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Psalm 25:1-10 1
1 To you, O LORD, I lift up my soul; 2 in you I trust, O my God. Do not let me be put to shame, nor let my enemies triumph over me. 3 No one whose hope is in you will ever be put to shame, but they will be put to shame who are treacherous without excuse. 4 Show me your ways, O LORD, teach me your paths; 5 guide me in your truth and teach me, for you are God my Savior, and my hope is in you all day long. 6 Remember, O LORD, your great mercy and love, for they are from of old. 7 Remember not the sins of my youth and my rebellious ways; according to your love remember me, for you are good, O LORD. 8 Good and upright is the LORD; therefore he instructs sinners in his ways. 9 He guides the humble in what is right and teaches them his way. 10 All the ways of the LORD are loving and faithful for those who keep the demands of his covenant.


This psalm is full of devout affection to God, the out-goings of holy desires towards his favor and grace and the lively actions of faith in his promises. We may learn out of it,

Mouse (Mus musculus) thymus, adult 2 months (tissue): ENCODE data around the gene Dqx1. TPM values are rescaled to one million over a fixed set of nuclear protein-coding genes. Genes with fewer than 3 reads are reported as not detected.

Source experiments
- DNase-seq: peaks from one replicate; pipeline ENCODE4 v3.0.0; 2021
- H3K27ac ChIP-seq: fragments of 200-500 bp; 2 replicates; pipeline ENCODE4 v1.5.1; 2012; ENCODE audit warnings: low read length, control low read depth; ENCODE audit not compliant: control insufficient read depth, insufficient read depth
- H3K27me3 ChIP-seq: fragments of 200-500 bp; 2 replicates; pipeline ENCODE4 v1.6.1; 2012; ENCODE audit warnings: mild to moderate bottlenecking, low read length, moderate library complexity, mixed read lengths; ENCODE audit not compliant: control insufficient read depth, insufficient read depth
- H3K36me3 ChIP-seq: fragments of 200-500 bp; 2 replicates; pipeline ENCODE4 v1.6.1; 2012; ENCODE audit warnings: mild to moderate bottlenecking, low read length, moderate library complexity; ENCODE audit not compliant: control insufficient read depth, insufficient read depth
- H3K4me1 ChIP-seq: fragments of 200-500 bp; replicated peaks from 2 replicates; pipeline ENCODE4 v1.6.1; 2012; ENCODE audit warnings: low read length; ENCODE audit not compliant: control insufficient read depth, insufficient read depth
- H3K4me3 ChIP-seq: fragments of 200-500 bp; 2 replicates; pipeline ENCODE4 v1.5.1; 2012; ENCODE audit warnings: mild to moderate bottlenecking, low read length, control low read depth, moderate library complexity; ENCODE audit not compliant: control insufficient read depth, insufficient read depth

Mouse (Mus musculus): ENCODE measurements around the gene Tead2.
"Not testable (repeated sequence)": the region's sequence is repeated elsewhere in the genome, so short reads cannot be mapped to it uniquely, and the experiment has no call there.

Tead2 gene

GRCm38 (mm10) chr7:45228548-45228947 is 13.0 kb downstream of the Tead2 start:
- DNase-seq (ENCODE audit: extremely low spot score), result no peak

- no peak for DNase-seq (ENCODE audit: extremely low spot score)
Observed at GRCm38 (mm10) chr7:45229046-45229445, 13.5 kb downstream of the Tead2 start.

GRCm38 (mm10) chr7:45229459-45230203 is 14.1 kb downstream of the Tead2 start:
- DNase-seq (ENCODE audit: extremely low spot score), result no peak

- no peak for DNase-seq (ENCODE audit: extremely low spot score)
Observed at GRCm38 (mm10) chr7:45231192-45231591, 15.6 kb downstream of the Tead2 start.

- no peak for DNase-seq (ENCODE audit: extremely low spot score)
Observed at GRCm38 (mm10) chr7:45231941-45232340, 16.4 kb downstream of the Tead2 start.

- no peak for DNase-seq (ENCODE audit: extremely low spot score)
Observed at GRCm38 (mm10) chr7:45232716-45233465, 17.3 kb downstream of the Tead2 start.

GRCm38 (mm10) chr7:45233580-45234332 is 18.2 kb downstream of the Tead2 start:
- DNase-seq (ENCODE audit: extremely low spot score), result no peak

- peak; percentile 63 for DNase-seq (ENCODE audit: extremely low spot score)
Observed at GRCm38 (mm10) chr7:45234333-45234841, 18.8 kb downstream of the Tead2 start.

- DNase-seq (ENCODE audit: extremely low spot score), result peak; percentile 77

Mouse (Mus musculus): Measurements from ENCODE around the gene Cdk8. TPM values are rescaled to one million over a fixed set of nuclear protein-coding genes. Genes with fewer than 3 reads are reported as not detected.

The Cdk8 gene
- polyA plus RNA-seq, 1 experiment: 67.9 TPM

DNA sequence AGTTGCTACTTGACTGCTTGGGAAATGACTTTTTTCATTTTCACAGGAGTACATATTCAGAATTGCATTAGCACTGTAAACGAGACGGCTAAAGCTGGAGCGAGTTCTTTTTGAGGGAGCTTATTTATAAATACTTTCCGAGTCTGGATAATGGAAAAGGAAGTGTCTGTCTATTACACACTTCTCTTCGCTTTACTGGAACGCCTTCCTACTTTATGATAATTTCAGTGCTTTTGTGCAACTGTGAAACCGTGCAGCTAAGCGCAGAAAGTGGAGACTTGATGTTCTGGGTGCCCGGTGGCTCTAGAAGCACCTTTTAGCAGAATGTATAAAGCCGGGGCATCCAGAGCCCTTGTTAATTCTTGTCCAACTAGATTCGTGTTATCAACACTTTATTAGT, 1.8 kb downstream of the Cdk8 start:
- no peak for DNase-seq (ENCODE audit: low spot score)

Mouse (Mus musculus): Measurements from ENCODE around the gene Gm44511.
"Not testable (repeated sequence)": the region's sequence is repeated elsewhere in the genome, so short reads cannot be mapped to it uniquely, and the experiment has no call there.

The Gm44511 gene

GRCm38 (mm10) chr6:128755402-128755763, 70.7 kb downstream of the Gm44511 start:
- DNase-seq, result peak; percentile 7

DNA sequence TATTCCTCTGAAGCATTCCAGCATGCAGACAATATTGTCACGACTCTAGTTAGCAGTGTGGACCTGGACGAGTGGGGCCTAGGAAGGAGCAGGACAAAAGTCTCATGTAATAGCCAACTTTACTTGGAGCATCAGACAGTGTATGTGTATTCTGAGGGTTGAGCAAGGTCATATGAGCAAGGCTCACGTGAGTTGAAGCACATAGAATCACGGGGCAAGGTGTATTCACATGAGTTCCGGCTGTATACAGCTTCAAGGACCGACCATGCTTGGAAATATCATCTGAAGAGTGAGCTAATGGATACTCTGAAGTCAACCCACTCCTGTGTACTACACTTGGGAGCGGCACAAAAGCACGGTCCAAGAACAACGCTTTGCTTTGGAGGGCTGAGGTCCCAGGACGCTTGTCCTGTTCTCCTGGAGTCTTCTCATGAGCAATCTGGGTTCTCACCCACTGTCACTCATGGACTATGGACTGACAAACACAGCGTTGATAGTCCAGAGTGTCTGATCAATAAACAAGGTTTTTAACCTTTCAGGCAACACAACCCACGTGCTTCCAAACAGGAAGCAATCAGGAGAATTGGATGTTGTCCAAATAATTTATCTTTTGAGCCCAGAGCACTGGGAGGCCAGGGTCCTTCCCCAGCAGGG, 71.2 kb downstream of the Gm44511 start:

I. What it is to pray, ver. 1, 15.

II. What we must pray for, the pardon of sin (ver. 6, 7, 18), direction in the way of duty (ver. 4, 5), the favor of God (ver. 16), deliverance out of our troubles (ver. 17, 18), preservation from our enemies (ver. 20, 21), and the salvation of the church of God, ver. 22.

III. What we may plead in prayer, our confidence in God (ver. 2, 3, 5, 20, 21), our distress and the malice of our enemies (ver. 17, 19), our sincerity, ver. 21.

IV. What precious promises we have to encourage us in prayer, of guidance and instruction (ver. 8, 9, 12), the benefit of the covenant (ver. 10), and the pleasure of communion with God, ver. 13, 14. It is easy to apply the several passages of this psalm to ourselves in the singing of it; for we have often troubles, and always sins, to complain of at the throne of grace.

Biblical Truths